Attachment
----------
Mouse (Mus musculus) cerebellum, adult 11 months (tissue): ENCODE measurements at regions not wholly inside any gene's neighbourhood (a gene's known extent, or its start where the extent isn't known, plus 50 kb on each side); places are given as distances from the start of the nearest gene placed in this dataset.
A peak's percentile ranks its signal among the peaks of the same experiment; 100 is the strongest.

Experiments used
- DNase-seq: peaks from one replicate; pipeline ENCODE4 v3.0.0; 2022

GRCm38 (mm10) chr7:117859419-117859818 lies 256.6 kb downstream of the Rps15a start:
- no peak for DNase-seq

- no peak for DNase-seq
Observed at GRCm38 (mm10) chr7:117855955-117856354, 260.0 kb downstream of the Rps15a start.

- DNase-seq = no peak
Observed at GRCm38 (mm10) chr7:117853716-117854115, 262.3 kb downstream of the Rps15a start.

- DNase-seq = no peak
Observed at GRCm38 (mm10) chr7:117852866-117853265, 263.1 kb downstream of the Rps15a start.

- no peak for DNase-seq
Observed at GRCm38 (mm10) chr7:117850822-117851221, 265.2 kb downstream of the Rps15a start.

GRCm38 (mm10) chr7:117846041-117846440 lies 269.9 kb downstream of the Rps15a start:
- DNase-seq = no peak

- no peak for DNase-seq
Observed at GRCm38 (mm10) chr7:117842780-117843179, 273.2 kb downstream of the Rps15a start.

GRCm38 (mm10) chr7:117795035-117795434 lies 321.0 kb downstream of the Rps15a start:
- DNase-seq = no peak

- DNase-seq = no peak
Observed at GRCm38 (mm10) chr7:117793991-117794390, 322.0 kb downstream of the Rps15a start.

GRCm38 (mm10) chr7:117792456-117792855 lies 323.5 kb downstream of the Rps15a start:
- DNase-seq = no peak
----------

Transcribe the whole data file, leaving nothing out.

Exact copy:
Mouse (Mus musculus) cerebellum, adult 11 months (tissue): ENCODE measurements at regions not wholly inside any gene's neighbourhood (a gene's known extent, or its start where the extent isn't known, plus 50 kb on each side); places are given as distances from the start of the nearest gene placed in this dataset.
A peak's percentile ranks its signal among the peaks of the same experiment; 100 is the strongest.

Experiments used
- DNase-seq: peaks from one replicate; pipeline ENCODE4 v3.0.0; 2022

GRCm38 (mm10) chr7:117859419-117859818 lies 256.6 kb downstream of the Rps15a start:
- no peak for DNase-seq

- no peak for DNase-seq
Observed at GRCm38 (mm10) chr7:117855955-117856354, 260.0 kb downstream of the Rps15a start.

- DNase-seq = no peak
Observed at GRCm38 (mm10) chr7:117853716-117854115, 262.3 kb downstream of the Rps15a start.

- DNase-seq = no peak
Observed at GRCm38 (mm10) chr7:117852866-117853265, 263.1 kb downstream of the Rps15a start.

- no peak for DNase-seq
Observed at GRCm38 (mm10) chr7:117850822-117851221, 265.2 kb downstream of the Rps15a start.

GRCm38 (mm10) chr7:117846041-117846440 lies 269.9 kb downstream of the Rps15a start:
- DNase-seq = no peak

- no peak for DNase-seq
Observed at GRCm38 (mm10) chr7:117842780-117843179, 273.2 kb downstream of the Rps15a start.

GRCm38 (mm10) chr7:117795035-117795434 lies 321.0 kb downstream of the Rps15a start:
- DNase-seq = no peak

- DNase-seq = no peak
Observed at GRCm38 (mm10) chr7:117793991-117794390, 322.0 kb downstream of the Rps15a start.

GRCm38 (mm10) chr7:117792456-117792855 lies 323.5 kb downstream of the Rps15a start:
- DNase-seq = no peak